Steve Gladstone: People observe each other when they're practicing. People observe each other's behavior. And people understand or witness the results of what you would call this partnership, they want to be part of it too. On the IRA varsity challenge cup, there's a latin statement engraved on the front of it. 'Spectemur Agendo,' which is "Let us be judged by our acts." So, people would observe each other. With this mindset, this is going to be a hell of a lot more productive on a daily basis than just a more captive, non-participatory mindset.
How easy or difficult is it to build that buy-in early in that process of being with a new team, when perhaps not all of the results are there yet? Is that more of a leap of faith for you or the athletes?
Steve Gladstone: Not everybody is suited for the sport, not everybody has what you would call a mindset that will put them in a strong position to compete. When I arrived at Yale, there clearly were a few people that had some ambition, who wanted something different than what they were experiencing. But, it really took time to attract people to the program that really loved rowing. And once you've attracted enough people that really love the process, and what they do on a daily basis, they're nurtured by it. It took a few years to get a critical mass of people that really wanted to have fun, wanted to enjoy themselves, and wanted to go fast, and were willing to work together to get that done.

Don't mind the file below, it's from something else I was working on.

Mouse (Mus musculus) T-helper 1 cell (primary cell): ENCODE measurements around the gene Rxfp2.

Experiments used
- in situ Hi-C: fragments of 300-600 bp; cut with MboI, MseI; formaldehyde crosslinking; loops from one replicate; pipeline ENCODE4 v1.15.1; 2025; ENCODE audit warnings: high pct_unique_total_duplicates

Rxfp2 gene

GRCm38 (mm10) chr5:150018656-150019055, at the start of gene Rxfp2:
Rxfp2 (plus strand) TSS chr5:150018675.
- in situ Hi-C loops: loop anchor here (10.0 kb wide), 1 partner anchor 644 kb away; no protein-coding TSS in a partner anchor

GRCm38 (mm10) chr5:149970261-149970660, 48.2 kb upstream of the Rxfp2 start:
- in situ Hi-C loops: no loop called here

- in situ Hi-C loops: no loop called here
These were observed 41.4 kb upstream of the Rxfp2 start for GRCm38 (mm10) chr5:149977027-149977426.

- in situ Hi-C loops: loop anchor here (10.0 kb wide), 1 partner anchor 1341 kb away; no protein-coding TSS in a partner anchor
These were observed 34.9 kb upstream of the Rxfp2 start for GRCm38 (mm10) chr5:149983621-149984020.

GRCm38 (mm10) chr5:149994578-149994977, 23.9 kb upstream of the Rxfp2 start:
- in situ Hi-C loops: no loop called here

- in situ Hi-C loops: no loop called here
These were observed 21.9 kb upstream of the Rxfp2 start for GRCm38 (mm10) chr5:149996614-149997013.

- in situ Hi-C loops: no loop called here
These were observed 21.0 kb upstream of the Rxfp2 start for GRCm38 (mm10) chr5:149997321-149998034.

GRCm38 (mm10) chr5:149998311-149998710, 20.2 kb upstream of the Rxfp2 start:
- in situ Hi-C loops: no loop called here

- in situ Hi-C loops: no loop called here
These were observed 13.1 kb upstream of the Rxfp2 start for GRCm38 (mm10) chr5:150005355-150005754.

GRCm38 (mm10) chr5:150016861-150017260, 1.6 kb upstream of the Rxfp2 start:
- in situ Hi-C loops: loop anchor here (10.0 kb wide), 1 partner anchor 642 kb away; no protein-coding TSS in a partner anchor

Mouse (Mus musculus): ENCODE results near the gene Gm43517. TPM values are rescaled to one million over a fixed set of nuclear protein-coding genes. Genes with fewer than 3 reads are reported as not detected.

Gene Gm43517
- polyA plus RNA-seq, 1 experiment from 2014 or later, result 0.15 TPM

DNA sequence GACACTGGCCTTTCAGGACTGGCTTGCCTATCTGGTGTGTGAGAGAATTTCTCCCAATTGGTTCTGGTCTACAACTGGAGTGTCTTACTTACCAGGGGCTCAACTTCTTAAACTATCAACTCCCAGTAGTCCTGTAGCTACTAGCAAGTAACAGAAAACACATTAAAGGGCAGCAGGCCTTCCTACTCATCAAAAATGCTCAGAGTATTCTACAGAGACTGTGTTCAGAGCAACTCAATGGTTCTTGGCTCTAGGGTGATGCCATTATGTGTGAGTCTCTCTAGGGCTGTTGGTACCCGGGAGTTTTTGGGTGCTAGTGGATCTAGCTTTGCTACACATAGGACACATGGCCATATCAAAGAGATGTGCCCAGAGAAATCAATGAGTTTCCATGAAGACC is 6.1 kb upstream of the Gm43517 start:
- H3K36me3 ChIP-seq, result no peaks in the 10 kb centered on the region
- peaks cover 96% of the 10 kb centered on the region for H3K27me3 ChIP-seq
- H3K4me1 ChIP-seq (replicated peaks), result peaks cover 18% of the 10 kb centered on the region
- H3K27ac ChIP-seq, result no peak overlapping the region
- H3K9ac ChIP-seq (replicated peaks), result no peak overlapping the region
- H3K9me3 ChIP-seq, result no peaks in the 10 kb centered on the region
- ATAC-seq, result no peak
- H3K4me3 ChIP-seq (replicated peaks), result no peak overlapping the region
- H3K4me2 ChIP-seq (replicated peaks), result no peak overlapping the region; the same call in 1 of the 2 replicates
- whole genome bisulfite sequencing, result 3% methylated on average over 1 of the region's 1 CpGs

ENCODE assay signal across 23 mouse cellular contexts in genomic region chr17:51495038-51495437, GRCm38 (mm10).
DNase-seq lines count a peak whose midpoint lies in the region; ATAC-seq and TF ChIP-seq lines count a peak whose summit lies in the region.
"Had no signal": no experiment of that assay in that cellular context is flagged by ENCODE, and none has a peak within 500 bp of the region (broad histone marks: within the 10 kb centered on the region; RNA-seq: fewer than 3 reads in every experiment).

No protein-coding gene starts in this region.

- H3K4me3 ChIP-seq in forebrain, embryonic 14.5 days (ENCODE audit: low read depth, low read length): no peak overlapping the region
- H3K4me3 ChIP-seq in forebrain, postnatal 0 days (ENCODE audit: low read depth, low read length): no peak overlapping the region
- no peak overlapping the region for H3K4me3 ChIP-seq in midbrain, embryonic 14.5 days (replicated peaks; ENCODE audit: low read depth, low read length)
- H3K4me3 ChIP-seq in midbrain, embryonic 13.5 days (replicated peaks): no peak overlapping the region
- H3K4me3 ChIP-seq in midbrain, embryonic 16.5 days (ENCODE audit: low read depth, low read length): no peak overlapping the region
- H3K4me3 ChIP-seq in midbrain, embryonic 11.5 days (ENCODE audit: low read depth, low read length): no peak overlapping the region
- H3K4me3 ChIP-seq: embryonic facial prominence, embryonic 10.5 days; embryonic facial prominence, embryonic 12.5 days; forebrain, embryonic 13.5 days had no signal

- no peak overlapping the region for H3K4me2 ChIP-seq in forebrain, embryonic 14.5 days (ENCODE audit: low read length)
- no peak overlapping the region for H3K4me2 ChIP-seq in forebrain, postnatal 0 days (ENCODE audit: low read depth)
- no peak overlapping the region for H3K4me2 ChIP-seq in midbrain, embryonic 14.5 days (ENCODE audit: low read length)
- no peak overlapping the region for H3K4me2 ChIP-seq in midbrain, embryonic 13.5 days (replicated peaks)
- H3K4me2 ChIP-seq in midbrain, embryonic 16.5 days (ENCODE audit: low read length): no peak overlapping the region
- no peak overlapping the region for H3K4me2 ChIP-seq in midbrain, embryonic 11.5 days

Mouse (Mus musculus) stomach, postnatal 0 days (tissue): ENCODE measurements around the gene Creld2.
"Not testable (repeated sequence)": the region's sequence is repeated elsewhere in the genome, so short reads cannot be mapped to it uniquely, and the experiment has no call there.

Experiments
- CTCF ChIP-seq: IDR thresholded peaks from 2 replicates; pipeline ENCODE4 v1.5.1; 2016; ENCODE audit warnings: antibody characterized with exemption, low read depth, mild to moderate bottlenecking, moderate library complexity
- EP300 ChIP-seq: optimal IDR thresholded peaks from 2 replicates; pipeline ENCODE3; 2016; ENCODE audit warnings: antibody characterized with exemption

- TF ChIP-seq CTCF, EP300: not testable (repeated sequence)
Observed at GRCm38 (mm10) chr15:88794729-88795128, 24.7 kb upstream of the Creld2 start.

How do you determine your priorities in the first couple of years in order to achieve this buy-in? What do you prioritize early on versus once you've established that framework?
Steve Gladstone: You do your work, you coach. You coach hard on a daily basis. Coaching implies the full spectrum of activities that a coach does. There's really nothing abstract: you have practice, and you encourage the oarsmen to bring full measure to the practice. It can be something as simple as, 'look, we're going to be on the water for an hour and 35 minutes, let's come off the water faster than we came on.'